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Colloquium on Digital History and the Transnational History of Nursing
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Colloquium on Digital History and the Transnational History of Nursing


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  • 1. Colloquium on Digital History and the Transnational History of Nursing Eat, Drink and Be Networked: Feasting and Bronze Age Networks Zack Batist Directed Interdisciplinary Studies Faculty Supervisor, Dr. Shawn Graham March 23, 2012
  • 2. Project Goals• To learn how design, implement and interpret the results of projects that utilize digital components and methodologies• To explore the use of network analysis in an archaeological setting• To study how the consumption of intoxicating substances contributed to the social stratification of early societies• This was accomplished by studying the distribution of pottery relating to feasting across the Bronze Age Aegean
  • 3. The Emergence of a Social Hierarchy• The presence of luxury vessels that were reserved for the activities of the wealthy would signify the presence of an upper class, who mobilized resources and oversaw the centralized economies of this setting• The middle/late Bronze Age was a period of transition from a more-or-less egalitarian society to an increasingly hierarchical chiefdom structure with an elite class.• Feasting is an interesting example of conspicuous consumption, through which the leader reinforced his leadership and links to the his allies, while also emphasizing his distinction from the rest of the community.
  • 4. National Archaeological Museum, Athens
  • 5. Network Analysis in Archaeology and the Social Sciences• Network analysis is a method to find relationships between entities that are not plainly obvious.• This set of methods is especially useful in archaeology, since the accumulation of intertwined data is difficult to analyze and interpret• It provides a systematic approach to examine social relationships in a quantitative way.• Network analysis can be used to examine the relationships between any kinds of variables• In the social sciences, interpretation requires the consideration of the nature of what nodes actually represent• When working with objects, they must mean something to the people who used them
  • 6. Dataset• Individual vessels were recorded from excavation reports – Problems included uneven depths of excavations, limited access to reports• Total of 5669 vessels were recorded – Of them, 2995 vessels were included in the analysis.• Ten sites were included in the analysis• Variations within a pottery type were ‘lumped’ together• Luxury pottery is easily classifiable by function to the activities of the elite within a hierarchal society.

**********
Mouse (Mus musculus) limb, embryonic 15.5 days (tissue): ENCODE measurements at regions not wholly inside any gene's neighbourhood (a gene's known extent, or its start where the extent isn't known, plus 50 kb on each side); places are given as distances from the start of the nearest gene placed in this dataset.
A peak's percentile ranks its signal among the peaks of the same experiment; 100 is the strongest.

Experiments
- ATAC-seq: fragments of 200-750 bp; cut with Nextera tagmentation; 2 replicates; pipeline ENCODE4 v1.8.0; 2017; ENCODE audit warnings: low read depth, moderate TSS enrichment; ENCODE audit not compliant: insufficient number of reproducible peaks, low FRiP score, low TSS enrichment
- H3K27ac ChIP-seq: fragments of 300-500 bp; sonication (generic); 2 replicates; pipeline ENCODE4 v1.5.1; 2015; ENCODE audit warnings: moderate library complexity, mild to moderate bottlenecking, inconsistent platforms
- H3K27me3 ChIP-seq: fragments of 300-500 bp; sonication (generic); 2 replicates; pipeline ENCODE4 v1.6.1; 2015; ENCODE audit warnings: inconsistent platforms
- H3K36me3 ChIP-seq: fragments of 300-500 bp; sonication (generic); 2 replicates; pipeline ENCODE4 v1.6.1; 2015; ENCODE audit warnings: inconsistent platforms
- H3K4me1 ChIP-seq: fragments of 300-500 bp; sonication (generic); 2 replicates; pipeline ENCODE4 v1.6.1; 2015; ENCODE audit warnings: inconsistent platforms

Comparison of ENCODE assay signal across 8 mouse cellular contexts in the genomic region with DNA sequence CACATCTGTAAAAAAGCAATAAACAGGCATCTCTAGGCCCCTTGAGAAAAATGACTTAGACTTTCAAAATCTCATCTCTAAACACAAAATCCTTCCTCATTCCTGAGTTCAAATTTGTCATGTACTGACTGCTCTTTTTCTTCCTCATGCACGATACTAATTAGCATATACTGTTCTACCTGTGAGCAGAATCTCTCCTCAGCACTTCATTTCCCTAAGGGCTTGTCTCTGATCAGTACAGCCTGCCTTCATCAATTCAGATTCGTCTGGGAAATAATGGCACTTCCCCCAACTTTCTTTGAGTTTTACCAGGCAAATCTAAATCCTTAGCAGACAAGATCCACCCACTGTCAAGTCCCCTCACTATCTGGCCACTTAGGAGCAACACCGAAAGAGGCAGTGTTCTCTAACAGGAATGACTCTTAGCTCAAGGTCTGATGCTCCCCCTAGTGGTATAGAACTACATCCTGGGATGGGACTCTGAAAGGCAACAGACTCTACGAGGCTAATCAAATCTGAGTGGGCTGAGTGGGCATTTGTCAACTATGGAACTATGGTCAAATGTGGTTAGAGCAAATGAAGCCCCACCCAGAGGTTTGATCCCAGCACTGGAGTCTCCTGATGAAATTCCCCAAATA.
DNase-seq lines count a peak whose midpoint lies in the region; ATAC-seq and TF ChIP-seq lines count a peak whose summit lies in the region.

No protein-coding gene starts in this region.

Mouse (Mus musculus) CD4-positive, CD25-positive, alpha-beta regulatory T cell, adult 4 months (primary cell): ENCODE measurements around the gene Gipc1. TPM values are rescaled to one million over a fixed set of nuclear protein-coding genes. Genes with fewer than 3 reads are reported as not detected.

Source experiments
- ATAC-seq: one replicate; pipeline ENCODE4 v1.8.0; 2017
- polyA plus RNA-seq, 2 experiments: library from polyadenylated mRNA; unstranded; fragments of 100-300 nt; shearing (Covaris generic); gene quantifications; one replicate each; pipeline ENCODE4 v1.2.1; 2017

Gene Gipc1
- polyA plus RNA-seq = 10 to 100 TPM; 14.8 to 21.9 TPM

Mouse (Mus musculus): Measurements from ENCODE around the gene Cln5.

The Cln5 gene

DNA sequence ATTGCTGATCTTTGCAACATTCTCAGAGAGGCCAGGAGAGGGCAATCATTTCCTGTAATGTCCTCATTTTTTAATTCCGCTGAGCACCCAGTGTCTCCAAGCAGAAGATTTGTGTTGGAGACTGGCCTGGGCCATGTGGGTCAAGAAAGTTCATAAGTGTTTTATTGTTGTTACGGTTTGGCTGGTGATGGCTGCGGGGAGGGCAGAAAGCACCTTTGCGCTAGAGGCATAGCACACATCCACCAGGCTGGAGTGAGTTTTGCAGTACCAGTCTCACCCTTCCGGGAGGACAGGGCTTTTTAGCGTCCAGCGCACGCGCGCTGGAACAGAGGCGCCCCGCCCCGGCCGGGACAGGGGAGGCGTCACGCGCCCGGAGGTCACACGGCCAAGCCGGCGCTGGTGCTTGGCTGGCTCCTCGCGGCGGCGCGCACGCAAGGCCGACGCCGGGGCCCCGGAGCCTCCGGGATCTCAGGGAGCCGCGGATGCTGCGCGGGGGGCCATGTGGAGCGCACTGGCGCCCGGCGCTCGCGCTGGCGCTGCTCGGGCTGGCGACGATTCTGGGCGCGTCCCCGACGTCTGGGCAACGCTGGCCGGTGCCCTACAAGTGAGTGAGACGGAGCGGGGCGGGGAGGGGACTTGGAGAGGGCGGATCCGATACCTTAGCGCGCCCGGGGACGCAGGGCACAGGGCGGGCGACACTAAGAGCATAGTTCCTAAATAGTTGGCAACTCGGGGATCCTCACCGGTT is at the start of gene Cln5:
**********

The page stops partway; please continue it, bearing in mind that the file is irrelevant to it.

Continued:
• 7. Computational Methods• Gephi –• Metrics used:• Degree - The degree represents the number of connections that a particular node is directly associated with.• Betweeness Centrality - The betweeness centrality is the measure of how often a particular node acts as an intermediary between the pats of any two other nodes in a given network. This is usually expressed as an index value.• Modularity - This metric identifies small sub-communities of nodes within the overall network. Densely packed groupings are often connected with less dense intermediaries. In social network analysis, the identification of these sub-communities often reflect real-world applications.Ulrik Brandes, “A Faster Algorithm for Betweenness Centrality,” The Journal of Mathematical Sociology 25, no. 2 (2001): 163–177.Vincent D Blondel et al., “Fast Unfolding of Communities in Large Networks,” Journal of Statistical Mechanics: Theory and Experiment 2008, no. 10 (October 9, 2008): P10008.
  • 8. Ariadne Algorithm• Developed by Evans, Rivers and Knappet• Applied to 34 Bronze Age locations of the Aegean• Included factors that ‘push’ or ‘pull’ people to travel to certain sites – Access to resources, population dynamics, carrying capacity• Also incorporates wind and sea currents, sailing technology and physical location• Tim Evans, Ray Rivers and Carl Knappett, “Interactions in Space for Archaeological Models,” 2011• Carl Knappett, Tim Evans, and Ray Rivers, “Modelling Maritime Interaction in the Aegean Bronze Age,” Antiquity 82, no. 318 (2008): 1009–1024.
  • 9. Two-Mode Network (Pottery – Sites)
  • 10. One-Mode Network (Pottery) • Displays the relationships between luxury pottery types, based on their co-presence at various archaeological sites • Two separate modules are displayed • Alabastron & Stirrup jar have high centrality values and link these distinct communities
  • 11. One-Mode Network (Sites) • Displays the relationships between archaeological sites based on which luxury pottery types were found at each one • No luxury vessels at Amorgos, according to this dataset
  • 12. Some Key Lessons Concerning Network Analysis in the Social Sciences• It is very important to establish goals early on• Data collection must suit these goals• Good quality data is crucial, since the analysis and interpretation are dependent on it• If the interpretations are of social interactions, the dataset must be representative of this – Artifacts must mean something to the people who used them• The digital humanities are about extending the reach of traditional methods of academic research by using technology, working in an interdisciplinary environment, facilitating collaboration with other scholars, and the publication of results in an open and
  • 13. Thank You! Merci!